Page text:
‘You Can Gamble Yourself into the Grave’: Is the U.S. Staring Down the Barrel of a Gambling Addiction Crisis?
The legalization of gambling across the U.S. has set off record wagers, creating a generation in which many, especially younger men, are developing an unhealthy relationship to sports betting.
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Ryan Pitcher began gambling on sports when he was 17 years old, visiting betting shops in his hometown of Lincoln, England, to place small wagers on English soccer matches.
“It wasn’t problematic by any stretch,” he says. “I felt in control.”
One day, Pitcher tried his luck at a “fixed odds betting terminal,” an electronic machine that allows players to bet on simulated games of roulette and slots, as well as virtual horse and dog races. In 20 minutes, Pitcher says, he won more than 1,000 pounds, around US$1,300.
“That was a monthly wage for me back then,” he says. “From that moment, I was hooked.”
Over time, Pitcher says, he developed a gambling addiction that led him to lie and steal, ruin close relationships, and run up ruinous amounts of debt. Now 34 and in recovery since March 2020, he says that legal sports betting played a central role in his habit.
In 2015, Pitcher says, he spent hours sitting on the edge of a overpass near his home, sobbing and contemplating suicide. “That’s how much I wanted to stop,” says Pitcher, who hosts the gambling addiction recovery podcast All Bets Are Off. “And I just couldn’t.”
For decades, sports betting in the United States has been tightly controlled, outlawed outside of Nevada sports books, and treated as taboo by entities such as the National Football League. But no longer. In the wake of a 2018 Supreme Court ruling that overturned a federal ban, sports betting has become legal and operational in 30 states and the District of Columbia – which means roughly 178 million Americans are free to take the NFL’s Arizona Cardinals and the over.
Business is booming. Across sports media, gambling advertising and related content are ubiquitous, while partnerships between teams and betting companies – like the Arizona Cardinals opening a sportsbook on stadium grounds with online gambling operator BetMGM – have become commonplace. According to the American Gaming Association, an industry trade group, Americans wagered at least $53.96 billion with legal sports books in 2021, generating $4.13 billion in revenue and $672 million in taxes; if all 50 states eventually allow sports gambling, revenues are expected to surpass $19 billion annually.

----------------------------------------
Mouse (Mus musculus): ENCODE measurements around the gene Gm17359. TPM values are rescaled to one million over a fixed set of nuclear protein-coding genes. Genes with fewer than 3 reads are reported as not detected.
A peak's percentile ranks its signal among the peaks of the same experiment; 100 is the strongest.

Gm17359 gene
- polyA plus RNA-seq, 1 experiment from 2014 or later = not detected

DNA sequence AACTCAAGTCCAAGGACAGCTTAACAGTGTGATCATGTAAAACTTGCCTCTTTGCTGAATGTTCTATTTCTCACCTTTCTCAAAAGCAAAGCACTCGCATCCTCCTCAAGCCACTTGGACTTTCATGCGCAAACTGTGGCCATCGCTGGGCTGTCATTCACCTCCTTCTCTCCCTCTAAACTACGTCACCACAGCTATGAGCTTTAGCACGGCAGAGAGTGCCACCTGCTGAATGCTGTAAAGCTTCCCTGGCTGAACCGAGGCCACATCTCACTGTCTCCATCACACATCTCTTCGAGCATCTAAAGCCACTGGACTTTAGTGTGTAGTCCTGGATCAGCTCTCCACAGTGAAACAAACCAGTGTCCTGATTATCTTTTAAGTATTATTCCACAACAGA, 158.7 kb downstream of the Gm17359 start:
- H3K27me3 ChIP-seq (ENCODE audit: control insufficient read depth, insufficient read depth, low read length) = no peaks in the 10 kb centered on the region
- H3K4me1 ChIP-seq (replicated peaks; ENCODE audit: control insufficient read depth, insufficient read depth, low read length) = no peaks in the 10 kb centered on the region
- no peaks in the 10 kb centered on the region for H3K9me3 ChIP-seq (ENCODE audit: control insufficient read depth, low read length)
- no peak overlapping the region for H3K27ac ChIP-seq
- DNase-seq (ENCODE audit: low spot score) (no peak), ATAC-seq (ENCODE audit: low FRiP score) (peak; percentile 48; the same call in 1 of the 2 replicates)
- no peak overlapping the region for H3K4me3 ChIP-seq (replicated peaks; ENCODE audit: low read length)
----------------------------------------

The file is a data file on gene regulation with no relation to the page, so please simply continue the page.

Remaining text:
As the country goes all in, however, people who study and treat problem gambling fear the industry’s rapid growth is sowing the seeds of a coming public health crisis: an explosion of compulsive wagering connected to sports, fueled not only by expanded access and shifting cultural mores but also by technology that makes betting itself arguably more addictive than ever before.
“This is a major, major issue, and we all need to take it extremely seriously,” says Jim Maney, executive director of the New York Council on Problem Gambling, a nonprofit that advocates for increased public awareness of and support services and treatment for problem gambling. “We see the families, and we listen to the stories, and we hear the suffering that is going on. And we are not as a society or a state or an industry doing nearly enough of what needs to be done.”
Pitcher didn’t gamble exclusively on sports. But he did wager heavily on thoroughbred racing, greyhound racing, and soccer – day after day, morning until night, first at betting shops and later through his mobile phone. His bets got bigger and more frequent and increasingly elaborate, funded by credit cards and payday loans and whatever, he says, he could “steal and scam off people.”
“I’d be buzzing around like a blue-bottle fly does, needing to get on to the next bet,” Pitcher says. “In the U.K., dog races go off every four or five minutes from about 11 a.m. to 9 p.m. And I couldn’t just be on a single bet. I had to have a forecast, I had to have a tricast, a treble, a Yankee. If I was on a horse at one o’clock, I needed to be on a horse at 3 o’clock.
“And it was the same with [soccer] betting. There was just no control.”
Classified as an addiction by the American Psychiatric Association, problem gambling is characterized by a preoccupation with wagering, a need to bet frequently or with increasing amounts, “chasing” losses, lying to hide one’s betting activity, and an inability to cut back or stop gambling – even when it causes significant and mounting problems in daily life.
Imaging studies have shown that gambling activates the brain’s reward system the way drug and alcohol use does and that problem gamblers experience nearly the same elevated levels of the neurotransmitter dopamine – which is associated with reward-seeking behavior – when winning and losing money. Researchers also have found that problem gamblers suffer high rates of substance abuse, as well as mental health issues such as anxiety and depression.
“Some of those problems are caused by the gambling, and with some of them the gambling may be a means of escape,” says Keith Whyte, executive director of the National Council on Problem Gambling, a U.S. nonprofit that advocates for programs and services to help people with gambling problems. “Things like depression, stress, anxiety – if you’ve lost more than twice your average annual income gambling, it wouldn’t be surprising if you’re stressed, anxious and depressed, right?